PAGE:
THE 1998 OKLAHOMA BICYCLE SOCIETY GRAND TOUR
The Oklahoma Bicycle Society was founded about 27 years ago by a small but dedicated group of cyclists as a way to promote the growing sport of bicycling. The club was self-limiting in size because the By Laws required that one complete a Century Ride at least once every two years to maintain membership. Several people felt this was too restrictive and in order to increase the scope of the club, that rule was finally removed. Membership in the club now ranges from 400 to 500 people.
In 1975 the club started having a week-long tour, designated the Grand Tour, each year. Early tours were more of a stage race than anything else. It was basically three century days, a rest day and three more 100-mile days. Needless to say, the first Grand Tours drew a rather limited number of riders. The tours became a bit more rider-friendly as cooler heads rose to leadership, and now have become fully sag-supported and based on distances that most riders with a reasonable amount of training can complete. They also took on more of a vacation atmosphere which increased attendance to as high as 80 people on the 1994 tour which traveled up and down the Front Range of the Rocky Mountains of Colorado.
Over the past several years, Grand Tours have been held in Colorado, New Mexico, Wyoming, Kentucky, Wisconsin, Utah and other scenic locations. The route chosen for 1998 was through the bucolic Ozark Hills of NE Oklahoma, SW Missouri and NW Arkansas. The 1998 Grand Tour drew 40 people.
Day 1: Pryor, OK to Grove, OK: 56 miles.
The donuts and bagels of the Continental Breakfast at the starting point barely sustained the riders the 27 miles to the next food source in the small town of Spavinaw. The only restaurant in town was the epitome of a rural eatery as described by William Least-Heat-Moon in Blue Highways. It had four calendars on the wall, three curly fly strips hanging from the ceiling, a screen door with a bell that jangled when someone came in and the main decoration on the wall was a painting of dogs playing poker. They had only one menu, which was hand-written on a piece of cardboard cut from a Wheaties box.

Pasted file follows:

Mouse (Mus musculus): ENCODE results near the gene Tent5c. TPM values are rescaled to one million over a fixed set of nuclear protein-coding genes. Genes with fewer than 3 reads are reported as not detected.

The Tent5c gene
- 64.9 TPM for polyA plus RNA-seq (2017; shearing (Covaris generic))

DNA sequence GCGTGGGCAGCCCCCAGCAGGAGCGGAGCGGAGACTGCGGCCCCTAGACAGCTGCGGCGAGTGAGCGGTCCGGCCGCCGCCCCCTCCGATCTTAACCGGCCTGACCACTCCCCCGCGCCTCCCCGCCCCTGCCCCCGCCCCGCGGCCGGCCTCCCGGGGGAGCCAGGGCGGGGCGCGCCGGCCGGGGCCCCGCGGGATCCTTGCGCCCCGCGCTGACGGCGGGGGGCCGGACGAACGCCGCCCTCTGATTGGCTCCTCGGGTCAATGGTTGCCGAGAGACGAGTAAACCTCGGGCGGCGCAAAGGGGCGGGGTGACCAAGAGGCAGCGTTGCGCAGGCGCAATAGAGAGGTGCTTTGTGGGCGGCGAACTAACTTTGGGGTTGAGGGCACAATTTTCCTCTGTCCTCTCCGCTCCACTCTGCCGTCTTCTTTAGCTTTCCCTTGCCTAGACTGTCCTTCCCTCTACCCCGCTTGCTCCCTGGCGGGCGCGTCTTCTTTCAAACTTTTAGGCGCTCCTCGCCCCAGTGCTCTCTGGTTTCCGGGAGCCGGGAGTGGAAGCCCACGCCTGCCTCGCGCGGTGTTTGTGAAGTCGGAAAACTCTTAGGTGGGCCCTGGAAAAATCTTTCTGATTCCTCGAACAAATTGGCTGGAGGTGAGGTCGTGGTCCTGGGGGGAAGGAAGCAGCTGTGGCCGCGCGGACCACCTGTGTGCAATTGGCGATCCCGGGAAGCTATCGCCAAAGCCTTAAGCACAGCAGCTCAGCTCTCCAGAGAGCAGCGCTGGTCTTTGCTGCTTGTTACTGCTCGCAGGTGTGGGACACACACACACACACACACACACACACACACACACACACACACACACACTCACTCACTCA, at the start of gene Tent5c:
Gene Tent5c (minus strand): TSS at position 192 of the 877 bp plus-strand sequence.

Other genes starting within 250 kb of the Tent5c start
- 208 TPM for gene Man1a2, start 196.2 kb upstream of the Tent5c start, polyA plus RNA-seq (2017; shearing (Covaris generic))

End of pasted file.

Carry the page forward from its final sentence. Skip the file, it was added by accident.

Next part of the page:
As the riders passed the single menu around, they began to hope that the culinary abilities of the cook exceeded his knowledge of spelling. At least half of the words on it were misspelled. At the bottom was a list of the side dishes, which included a "Bowel of Grovey". When one person asked the waitress what that was, she gave him an incredulous look, pointed to the price and said, "Fifty Cents!" Bowels of Grovey became the mantra of the tour, showing up as chants or in song as riders cranked and sweated up the hills or screamed down them.
Due to the size of the club and the number and variety of weekly rides, many of the people on the 1998 Grand Tour were virtual strangers, so a get-acquainted party was scheduled on the first night as an ice-breaker to get things off to a good start. The restaurant where it was held had an all-you-can-eat buffet line and with appetites worked up from their first day in the hills, the cyclists gave the restaurant employees a lesson the true meaning of the Biblical "swarms of locusts".
Day 2, Grove, OK to Cassville, MO: 69 miles.
While this was the longest day, it was also the easiest as it meandered along country lanes bordered by dense trees and almost devoid of traffic. Kodak moments abounded. Left to their own devices that night in Cassville, most of the riders headed for the Mazzio's Pizza where they waited out an early evening thunderstorm while carbo-loading on Large Supremes which were on special that day at two for nine bucks.
Day 3, Cassville to Branson, MO: 48 miles.
While this was the shortest day in distance, it was by far the hardest day for cyclists. At the edge of Cassville begins a four-mile, one-thousand-foot climb to the top of a glacial moraine left strung across Missouri when the ice cap melted away some 8,000 years ago. At the end of that long climb, the road rises, plunges and twists through endless miles of bobbing hills with 12% grades and fifty yard sight distances. The only good points were that it had recently been re-paved and was as smooth as glass. It was also so hilly and twisting that few sane people will drive it.